- Museum number
Bowl; hammered brass, with repoussé acorn and oak-leaf decoration in the centre and a twisted wirework border.
- Production date
Diameter: 26.80 centimetres
Height: 6 centimetres
- Curator's comments
- Text from J. Rudoe, 'Decorative Arts 1850-1950. A catalogue of the British Museum collection'. 2nd ed. no.121.
For the history of the Guild of Handicraft after Ashbee's departure, see McCarthy, F., 'The Simple Life: C.R. Ashbee in the Cotswolds' London 1981 and Cheltenham 1988, Cheltenham Art Gallery and Museum, 'The Guild of Handicraft 1888-1988', A. Carruthers and F. Johnson.
After the liquidation of the Guild of Handicraft in 1908 (see Ashbee, 'Decorative Arts 1850-1950', Cat. 4) some of the Guildsmen stayed on at Chipping Campden. They formed themselves into a Trust, which lasted until 1919, but continued to practise their own trades. The metalworking shop has remained in uninterrupted existence to the present day, under the direction of various members of the Hart family, and is still located on the first floor of the Silk Mill, which housed the metal workshop when the Guild first came to Campden in 1902.
George Hart (1882-1973) and his brother Will, a wood-carver, were recruited to the Guild by Ashbee in their home town of Hitchin, where Ashbee had come to judge an Arts & Crafts competition. By 1914 George Hart had three assistants in the metalworking shop, but little was produced during the war. From the late 1920s Hart established himself primarily as a silversmith, specialising in presentation pieces and church silver, and supplying work to the Goldsmiths' and Silversmiths' Company in London and then Omar Ramsden (see 'Decorative Arts 1850-1950', Cat. 249-53). Some of his own pieces are illustrated in his book Metalwork for Craftsmen of 1932. The workshop was carried on by his two sons, George and Henry, and is now run by Henry's son David.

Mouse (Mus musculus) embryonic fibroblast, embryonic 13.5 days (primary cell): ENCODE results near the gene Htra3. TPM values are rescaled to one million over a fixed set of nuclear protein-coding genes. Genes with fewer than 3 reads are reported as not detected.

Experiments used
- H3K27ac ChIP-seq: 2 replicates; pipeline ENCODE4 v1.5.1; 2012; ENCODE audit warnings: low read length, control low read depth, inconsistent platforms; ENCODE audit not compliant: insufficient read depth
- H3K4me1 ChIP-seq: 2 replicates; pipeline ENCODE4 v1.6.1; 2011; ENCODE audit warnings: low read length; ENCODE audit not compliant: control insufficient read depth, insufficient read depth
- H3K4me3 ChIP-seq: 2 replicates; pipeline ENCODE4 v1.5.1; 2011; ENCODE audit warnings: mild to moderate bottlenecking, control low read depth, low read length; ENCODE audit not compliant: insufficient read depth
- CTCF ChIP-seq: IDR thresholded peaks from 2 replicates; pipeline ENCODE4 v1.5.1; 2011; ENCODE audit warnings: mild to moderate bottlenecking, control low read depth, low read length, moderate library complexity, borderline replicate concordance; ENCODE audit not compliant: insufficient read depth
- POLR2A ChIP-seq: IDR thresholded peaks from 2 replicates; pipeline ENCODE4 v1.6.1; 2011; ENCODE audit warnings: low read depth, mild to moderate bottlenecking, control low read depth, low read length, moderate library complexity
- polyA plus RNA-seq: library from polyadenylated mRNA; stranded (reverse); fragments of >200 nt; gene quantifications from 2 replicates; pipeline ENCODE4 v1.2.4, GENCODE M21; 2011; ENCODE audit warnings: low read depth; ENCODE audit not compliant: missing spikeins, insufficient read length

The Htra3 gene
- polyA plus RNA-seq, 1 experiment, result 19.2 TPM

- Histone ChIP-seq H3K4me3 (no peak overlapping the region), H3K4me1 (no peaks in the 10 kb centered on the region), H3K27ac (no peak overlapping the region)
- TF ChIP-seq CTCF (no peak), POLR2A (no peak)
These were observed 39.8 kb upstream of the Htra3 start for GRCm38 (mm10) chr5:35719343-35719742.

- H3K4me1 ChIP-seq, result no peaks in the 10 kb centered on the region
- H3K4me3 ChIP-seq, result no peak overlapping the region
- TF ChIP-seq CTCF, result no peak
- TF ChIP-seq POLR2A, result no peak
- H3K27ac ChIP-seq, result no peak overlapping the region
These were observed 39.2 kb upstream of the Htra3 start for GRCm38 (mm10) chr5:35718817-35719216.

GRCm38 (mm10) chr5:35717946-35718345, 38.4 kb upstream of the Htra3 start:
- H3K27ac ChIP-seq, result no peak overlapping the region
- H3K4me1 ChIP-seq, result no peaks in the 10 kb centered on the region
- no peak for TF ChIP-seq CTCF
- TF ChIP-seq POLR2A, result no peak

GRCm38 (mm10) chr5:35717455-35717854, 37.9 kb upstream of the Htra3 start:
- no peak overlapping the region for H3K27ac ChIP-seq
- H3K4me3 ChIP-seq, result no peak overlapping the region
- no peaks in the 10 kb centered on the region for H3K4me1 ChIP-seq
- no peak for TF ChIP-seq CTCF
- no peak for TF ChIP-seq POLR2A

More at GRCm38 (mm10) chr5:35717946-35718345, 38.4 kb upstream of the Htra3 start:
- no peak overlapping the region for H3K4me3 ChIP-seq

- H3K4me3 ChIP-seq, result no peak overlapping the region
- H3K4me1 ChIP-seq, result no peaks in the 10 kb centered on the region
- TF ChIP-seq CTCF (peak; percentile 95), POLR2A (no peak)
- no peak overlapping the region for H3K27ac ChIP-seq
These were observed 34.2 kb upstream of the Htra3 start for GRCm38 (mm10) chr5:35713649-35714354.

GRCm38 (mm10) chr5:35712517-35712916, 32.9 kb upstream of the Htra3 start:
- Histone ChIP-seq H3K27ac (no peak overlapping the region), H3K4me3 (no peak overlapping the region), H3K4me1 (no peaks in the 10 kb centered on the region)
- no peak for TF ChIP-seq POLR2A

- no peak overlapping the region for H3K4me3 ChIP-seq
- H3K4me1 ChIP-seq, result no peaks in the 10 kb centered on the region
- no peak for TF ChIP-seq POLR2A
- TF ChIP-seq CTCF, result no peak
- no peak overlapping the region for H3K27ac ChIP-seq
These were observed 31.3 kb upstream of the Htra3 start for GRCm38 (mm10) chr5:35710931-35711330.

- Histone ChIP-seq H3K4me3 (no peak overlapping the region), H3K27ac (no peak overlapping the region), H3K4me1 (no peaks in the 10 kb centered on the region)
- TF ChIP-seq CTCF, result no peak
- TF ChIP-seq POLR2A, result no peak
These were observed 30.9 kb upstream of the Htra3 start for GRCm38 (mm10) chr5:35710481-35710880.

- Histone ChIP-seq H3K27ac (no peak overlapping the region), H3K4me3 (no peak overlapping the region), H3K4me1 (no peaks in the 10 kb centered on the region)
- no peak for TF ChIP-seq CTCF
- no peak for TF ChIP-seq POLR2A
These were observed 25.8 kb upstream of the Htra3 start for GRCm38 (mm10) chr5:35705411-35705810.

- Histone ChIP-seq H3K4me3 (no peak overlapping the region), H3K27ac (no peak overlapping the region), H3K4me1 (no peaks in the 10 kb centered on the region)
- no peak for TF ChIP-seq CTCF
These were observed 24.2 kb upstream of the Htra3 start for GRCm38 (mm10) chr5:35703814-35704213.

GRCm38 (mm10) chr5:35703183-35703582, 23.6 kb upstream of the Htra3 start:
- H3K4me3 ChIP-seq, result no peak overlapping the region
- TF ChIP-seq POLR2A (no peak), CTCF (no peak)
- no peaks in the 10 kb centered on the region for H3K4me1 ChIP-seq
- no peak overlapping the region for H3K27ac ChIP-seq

During the 1920s George Hart formed a partnership with his half-brother, Reynell Huyshe, whose father, Wentworth Huyshe, had married the Hart brothers' mother after their father's death in 1882. Wentworth Huyshe arrived in Campden in 1906; he worked intermittently as a heraldic draughtsman, but was not a fully-fledged member of the Guild (McCarthy 1981, 154-5). Reynell Huyshe probably joined the metal workshop before the outbreak of the First World War, but his main involvement was between 1918 and 1927 and the 'Hart & Huyshe' stamp was used during these years. George Hart spent much of this period farming and so this bowl is more likely to have been designed by Reynell Huyshe (information kindly supplied by Frank Johnson, The Guild of Handicraft Trust).
This bowl is inspired by late-medieval brass bowls known as Nuremberg alms dishes, though these were cast not hand-raised. It is likely that the Hart & Huyshe bowl is an earlier Guild model; there was a considerable vogue for medieval brass from Northern Europe in the 1880s (see Art Journal, 1887, 330-32) and 'Nuremberg dishes' were made at this time by other Arts & Crafts groups such as the Keswick School of Industrial Arts (see Arts & Crafts Exhibition Society, Catalogue of the Second Exhibition, 1889, 159 no. 262).
- Not on display
- Acquisition date
- Britain, Europe and Prehistory
- Registration number